Jackson returned to football and eventually enrolled at Alabama, where he played cornerback for two seasons and started in the national championship game. He transferred to Oregon for his senior year and wound up being the 108th player selected in the draft.

In an Instagram post in April, just two days before the NFL draft, Jackson wrote, “Watching Zayy and AJ [Hazel and Lytton] go D1 was my ultimate inspiration, they inspired me to be better can’t thank them enough.”

At Wise, all three players were two-way stars, providing highlights for both the offense and the defense. They helped contribute to a 43-game winning streak for the Prince George’s County program that stretched across multiple seasons and included three consecutive state titles.

Lytton was named All-Met Defensive Player of the Year in 2017 after spending his senior season as the backfield anchor of a dominant defense. He began his college career at Florida State and played two seasons there before transferring to Penn State. His family could not immediately be reached for comment.


Hazel, another standout at wide receiver and cornerback, went to U-Md. He had flipped his commitment from West Virginia University, giving the hometown Terps more momentum with local recruits. He played four seasons there before transferring to UNC-Charlotte for his final year of eligibility, where he started eight games and was sixth on the team in tackles.

“He was a good young man and he’s going to heaven,” said Hazel’s grandmother, Edith S. Hazel. She said Hazel graduated with honors from U-Md. in 2022, but was determined to play pro football even after going undrafted. He was the youngest of three children and his older brother is a police officer in Prince George’s, his grandmother said.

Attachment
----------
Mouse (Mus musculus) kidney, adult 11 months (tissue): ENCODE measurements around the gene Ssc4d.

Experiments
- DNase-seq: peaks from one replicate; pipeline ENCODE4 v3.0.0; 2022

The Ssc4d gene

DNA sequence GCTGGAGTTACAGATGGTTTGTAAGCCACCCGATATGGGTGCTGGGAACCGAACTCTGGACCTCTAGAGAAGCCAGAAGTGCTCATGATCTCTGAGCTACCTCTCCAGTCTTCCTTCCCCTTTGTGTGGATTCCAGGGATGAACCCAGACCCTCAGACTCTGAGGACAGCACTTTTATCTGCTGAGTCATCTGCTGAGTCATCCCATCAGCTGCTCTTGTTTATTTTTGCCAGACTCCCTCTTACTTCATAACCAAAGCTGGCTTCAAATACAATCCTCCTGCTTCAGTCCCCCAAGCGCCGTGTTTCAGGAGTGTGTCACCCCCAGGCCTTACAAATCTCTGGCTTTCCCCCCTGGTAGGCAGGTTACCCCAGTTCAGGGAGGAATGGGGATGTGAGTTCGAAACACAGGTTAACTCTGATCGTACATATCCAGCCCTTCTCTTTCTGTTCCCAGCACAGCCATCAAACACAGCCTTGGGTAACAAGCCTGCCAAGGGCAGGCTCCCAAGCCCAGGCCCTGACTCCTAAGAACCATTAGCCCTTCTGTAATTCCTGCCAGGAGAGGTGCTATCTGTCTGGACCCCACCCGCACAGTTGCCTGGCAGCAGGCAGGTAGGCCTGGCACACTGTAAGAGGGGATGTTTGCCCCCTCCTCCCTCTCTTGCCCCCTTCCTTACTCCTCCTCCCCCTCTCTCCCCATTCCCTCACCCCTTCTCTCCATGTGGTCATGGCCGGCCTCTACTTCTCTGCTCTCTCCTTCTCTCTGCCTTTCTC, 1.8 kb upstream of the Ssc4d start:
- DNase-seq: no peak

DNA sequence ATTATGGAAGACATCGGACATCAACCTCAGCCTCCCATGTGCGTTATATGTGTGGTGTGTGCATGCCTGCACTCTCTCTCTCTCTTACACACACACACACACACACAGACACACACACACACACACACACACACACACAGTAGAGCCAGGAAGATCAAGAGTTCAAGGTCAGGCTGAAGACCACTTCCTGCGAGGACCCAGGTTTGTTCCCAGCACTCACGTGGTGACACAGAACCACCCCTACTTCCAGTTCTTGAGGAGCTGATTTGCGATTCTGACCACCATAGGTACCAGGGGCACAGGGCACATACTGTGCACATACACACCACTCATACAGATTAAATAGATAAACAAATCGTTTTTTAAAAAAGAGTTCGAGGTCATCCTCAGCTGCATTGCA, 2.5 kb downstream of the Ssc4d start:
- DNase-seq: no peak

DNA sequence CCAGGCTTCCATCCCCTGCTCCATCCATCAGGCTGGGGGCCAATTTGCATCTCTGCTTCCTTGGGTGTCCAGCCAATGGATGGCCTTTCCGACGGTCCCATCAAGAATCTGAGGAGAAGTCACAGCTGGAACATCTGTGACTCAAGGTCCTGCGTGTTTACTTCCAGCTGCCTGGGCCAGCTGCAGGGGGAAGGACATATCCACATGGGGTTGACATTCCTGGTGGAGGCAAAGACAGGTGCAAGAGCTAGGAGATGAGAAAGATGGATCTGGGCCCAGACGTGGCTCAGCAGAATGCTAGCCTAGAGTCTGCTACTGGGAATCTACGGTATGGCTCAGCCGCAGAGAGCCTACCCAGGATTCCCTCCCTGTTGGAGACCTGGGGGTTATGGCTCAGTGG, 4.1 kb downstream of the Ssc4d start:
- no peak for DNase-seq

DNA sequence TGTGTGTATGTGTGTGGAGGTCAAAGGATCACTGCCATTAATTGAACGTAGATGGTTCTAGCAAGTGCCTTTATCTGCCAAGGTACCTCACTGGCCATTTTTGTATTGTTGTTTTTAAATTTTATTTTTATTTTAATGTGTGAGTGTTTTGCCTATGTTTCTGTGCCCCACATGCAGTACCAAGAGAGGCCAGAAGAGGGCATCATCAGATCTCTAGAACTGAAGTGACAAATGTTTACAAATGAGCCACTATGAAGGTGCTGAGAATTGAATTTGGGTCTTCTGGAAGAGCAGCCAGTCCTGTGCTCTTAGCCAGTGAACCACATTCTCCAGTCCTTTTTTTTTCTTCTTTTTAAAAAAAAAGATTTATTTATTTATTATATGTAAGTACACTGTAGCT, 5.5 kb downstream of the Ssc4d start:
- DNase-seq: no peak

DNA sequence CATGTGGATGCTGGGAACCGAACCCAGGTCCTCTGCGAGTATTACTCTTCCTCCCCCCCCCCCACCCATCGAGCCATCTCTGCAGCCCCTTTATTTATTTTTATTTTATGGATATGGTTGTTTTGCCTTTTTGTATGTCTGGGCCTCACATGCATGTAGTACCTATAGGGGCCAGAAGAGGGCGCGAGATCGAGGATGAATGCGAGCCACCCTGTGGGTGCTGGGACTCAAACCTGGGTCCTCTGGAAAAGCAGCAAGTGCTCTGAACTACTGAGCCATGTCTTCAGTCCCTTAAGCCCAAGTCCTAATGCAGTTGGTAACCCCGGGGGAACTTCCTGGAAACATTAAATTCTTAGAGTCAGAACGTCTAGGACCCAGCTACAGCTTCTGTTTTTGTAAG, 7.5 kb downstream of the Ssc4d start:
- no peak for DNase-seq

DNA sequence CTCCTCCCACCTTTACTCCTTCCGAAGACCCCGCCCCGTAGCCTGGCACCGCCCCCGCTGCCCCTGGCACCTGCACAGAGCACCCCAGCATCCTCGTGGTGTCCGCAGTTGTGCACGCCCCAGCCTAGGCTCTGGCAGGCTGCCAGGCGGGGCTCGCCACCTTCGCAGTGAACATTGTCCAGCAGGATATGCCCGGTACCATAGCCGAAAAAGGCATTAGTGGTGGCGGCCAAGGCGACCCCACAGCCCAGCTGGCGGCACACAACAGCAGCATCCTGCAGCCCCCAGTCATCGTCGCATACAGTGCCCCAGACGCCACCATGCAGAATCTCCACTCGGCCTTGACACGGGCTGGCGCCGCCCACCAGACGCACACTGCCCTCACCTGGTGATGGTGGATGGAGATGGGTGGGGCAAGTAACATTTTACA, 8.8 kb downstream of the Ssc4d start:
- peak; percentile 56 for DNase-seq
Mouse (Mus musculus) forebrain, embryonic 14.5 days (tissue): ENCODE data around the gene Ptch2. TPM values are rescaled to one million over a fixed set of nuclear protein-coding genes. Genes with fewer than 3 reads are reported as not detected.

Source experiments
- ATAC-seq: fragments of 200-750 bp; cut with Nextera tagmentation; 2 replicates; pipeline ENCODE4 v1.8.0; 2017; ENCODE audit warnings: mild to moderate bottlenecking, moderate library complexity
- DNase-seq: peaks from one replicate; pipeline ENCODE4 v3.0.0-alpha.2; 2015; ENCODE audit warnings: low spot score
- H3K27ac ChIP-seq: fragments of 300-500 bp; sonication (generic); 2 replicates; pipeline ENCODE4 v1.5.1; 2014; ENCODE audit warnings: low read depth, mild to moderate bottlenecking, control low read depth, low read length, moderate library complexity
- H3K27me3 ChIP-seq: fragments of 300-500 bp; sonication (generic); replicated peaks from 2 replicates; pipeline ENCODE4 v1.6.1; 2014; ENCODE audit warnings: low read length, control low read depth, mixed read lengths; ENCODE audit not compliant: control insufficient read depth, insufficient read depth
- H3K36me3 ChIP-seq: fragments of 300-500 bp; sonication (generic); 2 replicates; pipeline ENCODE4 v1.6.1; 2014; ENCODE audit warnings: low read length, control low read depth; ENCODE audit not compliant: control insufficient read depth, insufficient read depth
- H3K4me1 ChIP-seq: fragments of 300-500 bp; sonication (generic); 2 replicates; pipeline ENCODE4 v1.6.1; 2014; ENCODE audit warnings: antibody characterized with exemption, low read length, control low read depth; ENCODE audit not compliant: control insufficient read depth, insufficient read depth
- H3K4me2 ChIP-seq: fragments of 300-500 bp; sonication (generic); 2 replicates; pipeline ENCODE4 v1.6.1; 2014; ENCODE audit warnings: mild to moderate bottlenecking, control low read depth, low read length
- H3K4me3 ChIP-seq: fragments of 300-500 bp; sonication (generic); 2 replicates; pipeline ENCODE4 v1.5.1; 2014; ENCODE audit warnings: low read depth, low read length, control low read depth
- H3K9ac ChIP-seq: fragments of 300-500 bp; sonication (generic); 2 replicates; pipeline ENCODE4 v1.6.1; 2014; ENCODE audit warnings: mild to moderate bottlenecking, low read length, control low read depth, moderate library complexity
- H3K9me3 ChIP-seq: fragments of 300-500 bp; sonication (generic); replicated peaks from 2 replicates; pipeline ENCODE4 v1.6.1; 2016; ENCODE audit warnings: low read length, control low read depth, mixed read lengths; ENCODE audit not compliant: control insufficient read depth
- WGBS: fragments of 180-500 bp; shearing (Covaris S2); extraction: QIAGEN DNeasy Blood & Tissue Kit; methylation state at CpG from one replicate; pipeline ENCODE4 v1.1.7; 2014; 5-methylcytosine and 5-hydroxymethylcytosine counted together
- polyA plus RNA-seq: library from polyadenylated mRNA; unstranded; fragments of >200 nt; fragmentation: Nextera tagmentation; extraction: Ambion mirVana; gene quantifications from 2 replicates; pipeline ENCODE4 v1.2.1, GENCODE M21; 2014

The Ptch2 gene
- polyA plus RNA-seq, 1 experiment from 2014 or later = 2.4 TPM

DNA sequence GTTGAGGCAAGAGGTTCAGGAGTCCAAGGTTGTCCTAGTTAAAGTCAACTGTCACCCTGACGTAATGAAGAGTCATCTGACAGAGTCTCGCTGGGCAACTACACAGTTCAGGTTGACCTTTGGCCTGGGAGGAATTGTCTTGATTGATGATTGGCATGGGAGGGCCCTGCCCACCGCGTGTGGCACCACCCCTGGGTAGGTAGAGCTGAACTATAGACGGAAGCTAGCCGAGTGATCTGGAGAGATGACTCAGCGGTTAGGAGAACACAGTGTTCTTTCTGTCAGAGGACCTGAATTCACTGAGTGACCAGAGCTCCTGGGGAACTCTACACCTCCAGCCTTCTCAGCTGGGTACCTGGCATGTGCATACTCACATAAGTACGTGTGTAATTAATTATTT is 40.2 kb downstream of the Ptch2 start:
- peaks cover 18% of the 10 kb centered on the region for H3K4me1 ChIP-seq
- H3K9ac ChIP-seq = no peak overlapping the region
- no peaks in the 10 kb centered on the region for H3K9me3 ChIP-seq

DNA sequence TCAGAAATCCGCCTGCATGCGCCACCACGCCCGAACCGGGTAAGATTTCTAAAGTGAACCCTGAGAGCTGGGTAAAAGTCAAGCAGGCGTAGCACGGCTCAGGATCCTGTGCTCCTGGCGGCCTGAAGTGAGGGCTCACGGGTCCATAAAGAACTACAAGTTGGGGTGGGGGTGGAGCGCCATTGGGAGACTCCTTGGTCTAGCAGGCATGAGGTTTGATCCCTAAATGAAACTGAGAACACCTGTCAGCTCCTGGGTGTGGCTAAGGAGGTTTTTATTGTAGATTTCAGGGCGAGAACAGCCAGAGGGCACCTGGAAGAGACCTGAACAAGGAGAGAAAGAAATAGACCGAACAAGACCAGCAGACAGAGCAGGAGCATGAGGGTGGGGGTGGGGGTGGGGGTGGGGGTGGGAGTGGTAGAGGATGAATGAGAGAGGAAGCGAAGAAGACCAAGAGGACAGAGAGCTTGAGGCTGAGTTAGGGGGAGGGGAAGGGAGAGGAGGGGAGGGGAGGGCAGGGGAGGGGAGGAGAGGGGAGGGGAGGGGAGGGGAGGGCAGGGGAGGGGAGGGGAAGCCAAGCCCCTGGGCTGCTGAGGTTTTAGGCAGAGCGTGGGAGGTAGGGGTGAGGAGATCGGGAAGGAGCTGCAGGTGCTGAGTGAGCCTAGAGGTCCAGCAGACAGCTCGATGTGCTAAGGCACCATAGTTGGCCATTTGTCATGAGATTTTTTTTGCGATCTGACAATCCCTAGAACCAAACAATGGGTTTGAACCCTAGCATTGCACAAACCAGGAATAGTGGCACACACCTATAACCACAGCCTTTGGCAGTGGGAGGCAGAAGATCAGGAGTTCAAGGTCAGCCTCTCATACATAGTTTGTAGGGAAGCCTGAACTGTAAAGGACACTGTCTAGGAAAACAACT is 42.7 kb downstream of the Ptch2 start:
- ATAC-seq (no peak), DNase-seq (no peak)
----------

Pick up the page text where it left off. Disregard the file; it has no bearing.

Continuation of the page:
Jackson started his high school career at Springbrook High in Silver Spring before transferring to Wise in the middle of his sophom*ore year. A broken collarbone cost Jackson his junior season with the Pumas and derailed his recruiting hopes.


“I couldn’t dwell on the situation,” Jackson told The Washington Post in 2016. “I just had to come back better.”

He put together a strong senior season at wide receiver, totaling 39 catches for 612 yards and 12 touchdowns while also playing defensive back.

Despite those numbers, Jackson received little college interest. He took a year away from football before enrolling at Fort Scott Community College in Kansas. He climbed the collegiate ranks from there, transferring to the University of Alabama and then the University of Oregon. In Eugene, he cemented himself as a defensive star and surefire NFL draft prospect.

Jackson’s college coach at Oregon, Dan Lanning, wrote on X, “RIP Khyree… Love you, at a loss for words. I will miss your smile. Great player better person.”

“In our short time together,” Vikings coach O’Connell wrote on X, “it was evident Khyree was going to develop into a tremendous professional football player, but what was more impressive was his desire to become the best person he could be for his family and those around him. I am at a loss for words.”

NFL rookie Khyree Jackson, two former teammates killed in Maryland crash (2024)